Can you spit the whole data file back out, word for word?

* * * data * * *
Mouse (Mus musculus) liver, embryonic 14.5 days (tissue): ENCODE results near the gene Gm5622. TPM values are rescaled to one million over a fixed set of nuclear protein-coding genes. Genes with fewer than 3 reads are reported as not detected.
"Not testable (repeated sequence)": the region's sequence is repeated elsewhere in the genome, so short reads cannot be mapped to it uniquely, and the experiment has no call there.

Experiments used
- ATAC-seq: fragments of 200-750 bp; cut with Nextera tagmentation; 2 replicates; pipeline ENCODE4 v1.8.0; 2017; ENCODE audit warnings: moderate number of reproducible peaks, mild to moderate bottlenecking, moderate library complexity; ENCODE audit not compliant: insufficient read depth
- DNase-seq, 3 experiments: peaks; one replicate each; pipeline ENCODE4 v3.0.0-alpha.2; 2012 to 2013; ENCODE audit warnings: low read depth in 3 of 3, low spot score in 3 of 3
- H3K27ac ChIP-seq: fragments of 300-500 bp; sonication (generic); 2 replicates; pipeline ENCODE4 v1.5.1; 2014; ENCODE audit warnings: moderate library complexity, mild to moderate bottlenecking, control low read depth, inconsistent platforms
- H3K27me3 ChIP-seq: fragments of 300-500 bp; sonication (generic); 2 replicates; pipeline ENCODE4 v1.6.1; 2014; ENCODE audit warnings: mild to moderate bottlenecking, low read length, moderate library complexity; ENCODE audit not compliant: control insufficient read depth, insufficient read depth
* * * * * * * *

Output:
Mouse (Mus musculus) liver, embryonic 14.5 days (tissue): ENCODE results near the gene Gm5622. TPM values are rescaled to one million over a fixed set of nuclear protein-coding genes. Genes with fewer than 3 reads are reported as not detected.
"Not testable (repeated sequence)": the region's sequence is repeated elsewhere in the genome, so short reads cannot be mapped to it uniquely, and the experiment has no call there.

Experiments used
- ATAC-seq: fragments of 200-750 bp; cut with Nextera tagmentation; 2 replicates; pipeline ENCODE4 v1.8.0; 2017; ENCODE audit warnings: moderate number of reproducible peaks, mild to moderate bottlenecking, moderate library complexity; ENCODE audit not compliant: insufficient read depth
- DNase-seq, 3 experiments: peaks; one replicate each; pipeline ENCODE4 v3.0.0-alpha.2; 2012 to 2013; ENCODE audit warnings: low read depth in 3 of 3, low spot score in 3 of 3
- H3K27ac ChIP-seq: fragments of 300-500 bp; sonication (generic); 2 replicates; pipeline ENCODE4 v1.5.1; 2014; ENCODE audit warnings: moderate library complexity, mild to moderate bottlenecking, control low read depth, inconsistent platforms
- H3K27me3 ChIP-seq: fragments of 300-500 bp; sonication (generic); 2 replicates; pipeline ENCODE4 v1.6.1; 2014; ENCODE audit warnings: mild to moderate bottlenecking, low read length, moderate library complexity; ENCODE audit not compliant: control insufficient read depth, insufficient read depth